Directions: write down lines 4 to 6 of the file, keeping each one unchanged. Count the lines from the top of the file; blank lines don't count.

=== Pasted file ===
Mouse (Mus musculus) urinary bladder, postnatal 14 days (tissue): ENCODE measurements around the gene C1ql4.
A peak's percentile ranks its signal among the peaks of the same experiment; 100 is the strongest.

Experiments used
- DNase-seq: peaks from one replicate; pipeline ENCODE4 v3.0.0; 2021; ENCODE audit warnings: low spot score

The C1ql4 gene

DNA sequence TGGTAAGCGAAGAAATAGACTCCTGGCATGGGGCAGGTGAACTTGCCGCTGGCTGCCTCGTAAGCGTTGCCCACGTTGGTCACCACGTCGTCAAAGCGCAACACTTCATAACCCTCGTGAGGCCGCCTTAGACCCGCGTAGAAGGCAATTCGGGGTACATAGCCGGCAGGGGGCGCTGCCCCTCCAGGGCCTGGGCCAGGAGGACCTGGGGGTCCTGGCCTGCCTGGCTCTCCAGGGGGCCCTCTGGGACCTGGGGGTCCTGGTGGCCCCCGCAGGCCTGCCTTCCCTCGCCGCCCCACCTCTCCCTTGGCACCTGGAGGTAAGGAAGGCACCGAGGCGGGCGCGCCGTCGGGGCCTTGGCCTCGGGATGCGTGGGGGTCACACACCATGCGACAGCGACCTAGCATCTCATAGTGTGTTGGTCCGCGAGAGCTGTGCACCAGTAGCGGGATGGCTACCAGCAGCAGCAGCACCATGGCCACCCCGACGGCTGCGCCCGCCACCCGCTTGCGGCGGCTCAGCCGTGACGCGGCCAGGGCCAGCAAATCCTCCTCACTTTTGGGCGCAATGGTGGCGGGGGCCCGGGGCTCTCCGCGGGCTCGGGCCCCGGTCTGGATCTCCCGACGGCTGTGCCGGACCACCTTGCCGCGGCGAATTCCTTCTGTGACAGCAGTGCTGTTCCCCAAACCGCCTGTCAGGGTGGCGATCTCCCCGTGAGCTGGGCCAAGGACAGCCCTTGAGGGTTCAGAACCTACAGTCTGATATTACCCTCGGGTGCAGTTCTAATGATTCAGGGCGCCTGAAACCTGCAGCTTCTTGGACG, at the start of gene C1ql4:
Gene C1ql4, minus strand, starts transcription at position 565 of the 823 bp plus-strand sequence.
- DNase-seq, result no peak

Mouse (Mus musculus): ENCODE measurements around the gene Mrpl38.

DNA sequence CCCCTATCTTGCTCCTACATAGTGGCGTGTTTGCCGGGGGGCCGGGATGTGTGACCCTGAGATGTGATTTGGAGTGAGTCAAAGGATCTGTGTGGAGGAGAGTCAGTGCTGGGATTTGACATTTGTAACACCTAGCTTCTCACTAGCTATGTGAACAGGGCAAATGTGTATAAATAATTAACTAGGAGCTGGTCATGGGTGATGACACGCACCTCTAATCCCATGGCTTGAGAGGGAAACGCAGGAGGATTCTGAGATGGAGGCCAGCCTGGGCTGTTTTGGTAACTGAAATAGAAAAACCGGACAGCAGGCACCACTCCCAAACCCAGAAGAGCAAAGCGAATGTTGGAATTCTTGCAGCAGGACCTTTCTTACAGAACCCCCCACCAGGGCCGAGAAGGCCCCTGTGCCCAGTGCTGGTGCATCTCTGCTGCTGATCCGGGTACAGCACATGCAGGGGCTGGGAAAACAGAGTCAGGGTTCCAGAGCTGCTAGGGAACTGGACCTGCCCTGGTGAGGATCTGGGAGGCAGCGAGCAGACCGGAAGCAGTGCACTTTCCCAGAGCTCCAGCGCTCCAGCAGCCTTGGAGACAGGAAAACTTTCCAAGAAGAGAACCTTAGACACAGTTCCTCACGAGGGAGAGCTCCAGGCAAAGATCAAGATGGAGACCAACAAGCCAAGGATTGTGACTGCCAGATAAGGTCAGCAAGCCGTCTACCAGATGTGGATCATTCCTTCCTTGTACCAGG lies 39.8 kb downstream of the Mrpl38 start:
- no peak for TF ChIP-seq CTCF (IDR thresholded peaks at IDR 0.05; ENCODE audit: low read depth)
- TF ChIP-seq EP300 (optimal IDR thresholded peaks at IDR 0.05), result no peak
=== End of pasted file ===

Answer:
- DNase-seq: peaks from one replicate; pipeline ENCODE4 v3.0.0; 2021; ENCODE audit warnings: low spot score

The C1ql4 gene

DNA sequence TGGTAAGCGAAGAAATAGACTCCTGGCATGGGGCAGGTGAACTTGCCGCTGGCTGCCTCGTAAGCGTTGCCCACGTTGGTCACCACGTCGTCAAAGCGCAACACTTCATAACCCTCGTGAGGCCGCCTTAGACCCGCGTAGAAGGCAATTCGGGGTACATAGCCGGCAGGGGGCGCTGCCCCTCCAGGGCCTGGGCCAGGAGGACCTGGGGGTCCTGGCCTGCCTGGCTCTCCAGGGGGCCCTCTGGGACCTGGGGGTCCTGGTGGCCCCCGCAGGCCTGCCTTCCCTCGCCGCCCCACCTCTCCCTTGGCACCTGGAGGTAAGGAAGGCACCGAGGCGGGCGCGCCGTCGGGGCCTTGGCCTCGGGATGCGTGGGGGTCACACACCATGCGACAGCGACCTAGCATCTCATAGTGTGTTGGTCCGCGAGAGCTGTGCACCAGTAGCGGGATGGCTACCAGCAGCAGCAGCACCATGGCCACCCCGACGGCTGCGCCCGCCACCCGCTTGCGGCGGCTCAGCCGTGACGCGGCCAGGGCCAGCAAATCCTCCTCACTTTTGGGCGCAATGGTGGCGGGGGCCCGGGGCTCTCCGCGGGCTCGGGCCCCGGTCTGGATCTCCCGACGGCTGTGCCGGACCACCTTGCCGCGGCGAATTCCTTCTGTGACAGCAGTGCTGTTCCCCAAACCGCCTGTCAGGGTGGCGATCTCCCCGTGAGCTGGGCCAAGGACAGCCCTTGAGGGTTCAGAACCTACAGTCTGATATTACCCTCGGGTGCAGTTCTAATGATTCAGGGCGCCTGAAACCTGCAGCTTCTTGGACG, at the start of gene C1ql4: